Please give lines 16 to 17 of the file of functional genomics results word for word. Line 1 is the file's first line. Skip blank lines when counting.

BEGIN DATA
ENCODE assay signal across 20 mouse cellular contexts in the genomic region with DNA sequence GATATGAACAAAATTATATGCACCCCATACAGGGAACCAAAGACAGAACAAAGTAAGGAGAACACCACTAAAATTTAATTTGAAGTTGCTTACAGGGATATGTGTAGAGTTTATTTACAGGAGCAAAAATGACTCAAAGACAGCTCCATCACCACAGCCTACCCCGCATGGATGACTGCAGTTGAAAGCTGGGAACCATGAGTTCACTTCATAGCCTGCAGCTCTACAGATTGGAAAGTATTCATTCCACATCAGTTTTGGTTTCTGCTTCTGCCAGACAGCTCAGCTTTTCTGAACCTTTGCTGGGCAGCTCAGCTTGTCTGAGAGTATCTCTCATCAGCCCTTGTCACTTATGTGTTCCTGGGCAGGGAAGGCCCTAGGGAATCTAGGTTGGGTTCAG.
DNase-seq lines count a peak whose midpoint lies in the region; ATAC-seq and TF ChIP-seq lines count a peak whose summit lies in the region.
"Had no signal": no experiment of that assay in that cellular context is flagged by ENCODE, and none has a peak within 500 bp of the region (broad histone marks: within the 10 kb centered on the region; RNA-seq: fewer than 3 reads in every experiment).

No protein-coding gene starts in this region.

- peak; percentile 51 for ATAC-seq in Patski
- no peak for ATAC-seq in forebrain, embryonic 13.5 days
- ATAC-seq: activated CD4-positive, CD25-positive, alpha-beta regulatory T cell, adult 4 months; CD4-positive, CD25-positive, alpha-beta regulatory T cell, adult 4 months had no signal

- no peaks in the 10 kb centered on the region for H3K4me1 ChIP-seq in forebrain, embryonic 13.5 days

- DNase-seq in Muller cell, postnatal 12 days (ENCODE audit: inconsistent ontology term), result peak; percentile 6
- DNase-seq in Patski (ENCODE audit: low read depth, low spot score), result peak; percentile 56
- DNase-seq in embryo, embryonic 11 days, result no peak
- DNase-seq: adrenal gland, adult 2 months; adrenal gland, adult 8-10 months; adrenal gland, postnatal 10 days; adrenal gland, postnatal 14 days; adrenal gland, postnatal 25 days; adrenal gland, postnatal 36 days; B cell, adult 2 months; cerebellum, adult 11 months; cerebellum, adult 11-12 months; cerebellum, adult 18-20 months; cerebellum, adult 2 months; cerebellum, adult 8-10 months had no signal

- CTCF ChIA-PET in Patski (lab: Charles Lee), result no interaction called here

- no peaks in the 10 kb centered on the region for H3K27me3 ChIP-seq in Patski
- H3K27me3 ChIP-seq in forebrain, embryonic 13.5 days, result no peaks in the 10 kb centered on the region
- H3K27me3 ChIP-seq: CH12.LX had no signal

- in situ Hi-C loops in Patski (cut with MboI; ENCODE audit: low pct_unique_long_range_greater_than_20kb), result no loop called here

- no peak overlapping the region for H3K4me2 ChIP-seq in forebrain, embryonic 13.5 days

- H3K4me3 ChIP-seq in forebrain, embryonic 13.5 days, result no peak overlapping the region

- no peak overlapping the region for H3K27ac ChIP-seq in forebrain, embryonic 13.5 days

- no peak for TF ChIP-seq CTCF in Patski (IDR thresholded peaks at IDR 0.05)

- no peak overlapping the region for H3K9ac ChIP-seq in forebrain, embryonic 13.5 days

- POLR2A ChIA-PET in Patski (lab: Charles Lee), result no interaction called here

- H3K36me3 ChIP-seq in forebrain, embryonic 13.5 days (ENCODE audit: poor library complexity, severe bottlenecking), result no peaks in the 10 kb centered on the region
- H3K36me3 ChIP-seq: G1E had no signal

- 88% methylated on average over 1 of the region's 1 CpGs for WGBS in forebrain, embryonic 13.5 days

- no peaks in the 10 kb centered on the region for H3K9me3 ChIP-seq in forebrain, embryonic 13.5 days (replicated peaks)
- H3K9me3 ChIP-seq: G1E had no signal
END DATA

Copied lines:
- H3K27me3 ChIP-seq: CH12.LX had no signal

- in situ Hi-C loops in Patski (cut with MboI; ENCODE audit: low pct_unique_long_range_greater_than_20kb), result no loop called here